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Food Bank seeks donations from hunters

 CONCORD — New Hampshire hunters can share their fall harvest with the needy through the "Hunt for the Hungry" program at the New Hampshire Food Bank. Once again this fall, the food bank is collecting donations of whole or processed game animals for distribution to more than 400 food pantries, soup kitchens, homeless shelters and group homes statewide.

Last year (2012), the Hunt for the Hungry program took in 1,700 pounds of donated deer, bear, moose and other game meat for distribution to the needy.

To donate game, and for packaging instructions, call the Food Bank at 603-669-9725, x240. If you're donating a whole deer, you can bring it to Lemay & Sons Beef in Goffstown, N.H. (603-622-0022), and they will process it for the food bank at no charge.

Please note that the N.H. Food Bank is not equipped to accept donations of wild game birds, such as wild turkey or grouse.

"We are counting on continued strong support from hunters this year," said Bruce Wilson, Director of Operations for the N.H. Food Bank. "Donations of protein foods fill a big need for the Hunt for the Hungry program. Venison is especially popular, a real treat for clients. Last year, we got some moose meat, and as soon as it came in, out it went. As always, we want to thank New Hampshire hunters and Lemay's for their continued support."

"The Hunt for the Hungry program is a great way for hunters to share their harvest and help needy families get through the winter," said Glenn Normandeau, Executive Director of the New Hampshire Fish and Game Department. "Wild game is a local renewable resource that is high in protein, low in fat and all natural – not to mention delicious."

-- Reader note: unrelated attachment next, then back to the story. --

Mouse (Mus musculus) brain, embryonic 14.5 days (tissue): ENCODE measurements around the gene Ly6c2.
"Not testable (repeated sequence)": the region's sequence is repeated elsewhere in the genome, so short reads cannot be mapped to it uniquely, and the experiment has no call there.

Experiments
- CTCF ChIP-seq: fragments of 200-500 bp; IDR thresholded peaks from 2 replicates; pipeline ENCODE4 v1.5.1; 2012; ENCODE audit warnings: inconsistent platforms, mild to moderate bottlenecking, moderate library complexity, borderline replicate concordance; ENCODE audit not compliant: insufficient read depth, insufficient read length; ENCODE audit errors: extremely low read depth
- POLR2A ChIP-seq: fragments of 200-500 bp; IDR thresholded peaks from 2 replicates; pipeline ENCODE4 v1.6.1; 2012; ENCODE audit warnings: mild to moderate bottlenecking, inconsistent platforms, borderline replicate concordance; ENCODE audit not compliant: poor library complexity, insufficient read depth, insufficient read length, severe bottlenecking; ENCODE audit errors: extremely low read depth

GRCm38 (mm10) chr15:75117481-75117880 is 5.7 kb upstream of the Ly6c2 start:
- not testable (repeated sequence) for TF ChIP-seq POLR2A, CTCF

For more information on donating to the New Hampshire Food Bank, visit http://www.nhfoodbank.org.

The New Horizons Food Bank in Manchester also accepts game donations to help feed the hungry. To donate game meat to New Horizons, call 603-628-6133, x114.

Last Updated on Monday, 30 September 2013 11:17

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Holy Trinity Parish to Begin Respite Day Care Program

PLYMOUTH — On Thursday, November 7, Holy Trinity Parish is scheduled to begin a Day Away Program for caregivers of adults with Alzheimer's disease or Dementia.

Day Away is a social respite program held once a week from 9 a.m. -3 p.m. at Our Lady of Grace Chapel in Bristol. Day Away will provide short-term temporary relief to those who are caring for family members. Even though family members/caregivers receive great joy in providing care to their loved ones so that they can remain at home, the physical, emotional and financial consequences can be overwhelming without some support, such as respite.

Day Away is designed to provide a safe and comfortable atmosphere for participants to help maintain their independence, encourage socialization, be mentally stimulated and remain active. Trained volunteers and an RN are on-site to provide 1-1 supervision for the participant. A nominal fee of $25 includes lunch.

Eligible participants must be able to ambulate with a cane or walker, or walk without assistance, participate in a social setting, use the bathroom without assistance, have the ability to self administer medication and live at home with their caregivers. As well as lunch, participants will have the opportunity to gather with a volunteer companion for coffee and discuss with them their life and interests. There will also be time for an adult worthy craft, light exercise, and ballroom dancing. After lunch time is allotted for the participants to play bingo and other low impact games. The day will end with a social gathering and light refreshments.